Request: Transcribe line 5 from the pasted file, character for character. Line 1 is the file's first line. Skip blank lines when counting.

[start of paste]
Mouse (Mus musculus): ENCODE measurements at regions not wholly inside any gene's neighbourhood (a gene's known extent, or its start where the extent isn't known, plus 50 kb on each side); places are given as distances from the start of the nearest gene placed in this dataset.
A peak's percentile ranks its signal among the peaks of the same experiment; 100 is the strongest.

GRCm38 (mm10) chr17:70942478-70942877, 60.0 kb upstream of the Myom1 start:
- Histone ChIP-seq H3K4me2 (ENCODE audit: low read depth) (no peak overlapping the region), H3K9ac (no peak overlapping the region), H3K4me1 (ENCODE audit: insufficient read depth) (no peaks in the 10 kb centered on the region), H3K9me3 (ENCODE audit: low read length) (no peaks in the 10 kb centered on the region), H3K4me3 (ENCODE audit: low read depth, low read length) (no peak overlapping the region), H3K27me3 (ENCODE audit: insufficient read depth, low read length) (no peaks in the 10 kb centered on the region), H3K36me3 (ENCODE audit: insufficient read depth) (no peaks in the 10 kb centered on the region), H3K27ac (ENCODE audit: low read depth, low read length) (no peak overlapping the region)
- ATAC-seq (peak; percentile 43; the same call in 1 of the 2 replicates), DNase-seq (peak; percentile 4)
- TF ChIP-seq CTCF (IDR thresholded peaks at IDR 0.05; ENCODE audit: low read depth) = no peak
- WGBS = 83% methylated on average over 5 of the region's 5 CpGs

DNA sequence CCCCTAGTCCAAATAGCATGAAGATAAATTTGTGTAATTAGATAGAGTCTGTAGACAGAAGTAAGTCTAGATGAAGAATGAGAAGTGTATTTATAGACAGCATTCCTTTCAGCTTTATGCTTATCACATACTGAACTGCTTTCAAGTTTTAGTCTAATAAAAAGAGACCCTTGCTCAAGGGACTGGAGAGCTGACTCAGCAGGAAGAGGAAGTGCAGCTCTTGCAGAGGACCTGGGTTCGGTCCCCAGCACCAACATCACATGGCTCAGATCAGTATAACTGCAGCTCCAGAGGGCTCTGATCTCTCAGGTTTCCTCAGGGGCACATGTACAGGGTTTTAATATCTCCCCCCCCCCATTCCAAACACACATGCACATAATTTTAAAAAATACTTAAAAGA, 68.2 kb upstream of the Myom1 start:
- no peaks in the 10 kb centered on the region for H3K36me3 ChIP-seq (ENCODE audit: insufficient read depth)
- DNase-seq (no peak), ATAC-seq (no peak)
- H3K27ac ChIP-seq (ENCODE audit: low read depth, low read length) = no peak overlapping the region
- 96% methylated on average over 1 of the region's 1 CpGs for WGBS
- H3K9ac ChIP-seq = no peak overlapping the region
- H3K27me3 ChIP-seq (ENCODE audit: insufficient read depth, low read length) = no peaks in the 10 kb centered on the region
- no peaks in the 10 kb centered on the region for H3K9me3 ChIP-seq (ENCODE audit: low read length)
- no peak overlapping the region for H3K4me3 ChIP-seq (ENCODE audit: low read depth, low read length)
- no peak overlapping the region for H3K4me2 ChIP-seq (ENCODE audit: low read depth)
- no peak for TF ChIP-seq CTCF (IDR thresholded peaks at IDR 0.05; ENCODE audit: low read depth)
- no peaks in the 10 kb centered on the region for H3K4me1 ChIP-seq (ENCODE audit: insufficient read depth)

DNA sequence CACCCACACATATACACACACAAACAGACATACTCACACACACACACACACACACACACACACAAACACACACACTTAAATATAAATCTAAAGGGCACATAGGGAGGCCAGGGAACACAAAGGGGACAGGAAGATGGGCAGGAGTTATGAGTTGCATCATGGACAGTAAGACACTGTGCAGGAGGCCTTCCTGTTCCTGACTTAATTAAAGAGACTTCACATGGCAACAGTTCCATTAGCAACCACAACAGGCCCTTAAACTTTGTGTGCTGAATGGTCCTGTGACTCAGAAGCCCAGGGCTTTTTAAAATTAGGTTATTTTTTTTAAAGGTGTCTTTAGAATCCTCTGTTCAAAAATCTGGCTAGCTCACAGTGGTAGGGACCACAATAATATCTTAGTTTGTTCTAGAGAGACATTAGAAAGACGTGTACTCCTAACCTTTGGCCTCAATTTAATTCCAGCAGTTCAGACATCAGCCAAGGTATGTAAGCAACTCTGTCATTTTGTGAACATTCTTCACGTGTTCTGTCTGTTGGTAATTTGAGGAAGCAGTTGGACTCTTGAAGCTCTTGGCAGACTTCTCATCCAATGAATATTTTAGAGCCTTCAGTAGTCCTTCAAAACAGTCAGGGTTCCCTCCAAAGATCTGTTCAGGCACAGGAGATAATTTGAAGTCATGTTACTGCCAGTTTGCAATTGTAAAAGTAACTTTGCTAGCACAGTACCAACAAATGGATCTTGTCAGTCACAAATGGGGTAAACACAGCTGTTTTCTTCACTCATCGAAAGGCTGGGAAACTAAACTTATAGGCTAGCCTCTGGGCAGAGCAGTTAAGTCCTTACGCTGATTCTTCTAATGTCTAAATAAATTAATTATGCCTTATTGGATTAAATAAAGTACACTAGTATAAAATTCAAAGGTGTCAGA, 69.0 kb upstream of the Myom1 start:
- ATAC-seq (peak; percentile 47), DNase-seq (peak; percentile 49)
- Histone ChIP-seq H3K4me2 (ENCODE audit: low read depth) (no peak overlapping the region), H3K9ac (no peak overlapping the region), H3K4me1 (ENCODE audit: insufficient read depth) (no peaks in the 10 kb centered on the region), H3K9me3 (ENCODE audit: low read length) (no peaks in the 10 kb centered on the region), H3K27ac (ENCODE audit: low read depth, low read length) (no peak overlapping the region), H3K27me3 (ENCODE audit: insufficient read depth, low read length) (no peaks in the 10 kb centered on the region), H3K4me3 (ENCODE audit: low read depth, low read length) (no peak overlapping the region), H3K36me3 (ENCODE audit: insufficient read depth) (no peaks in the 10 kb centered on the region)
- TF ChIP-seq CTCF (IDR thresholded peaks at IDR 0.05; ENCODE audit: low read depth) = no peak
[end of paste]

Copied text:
- ATAC-seq (peak; percentile 43; the same call in 1 of the 2 replicates), DNase-seq (peak; percentile 4)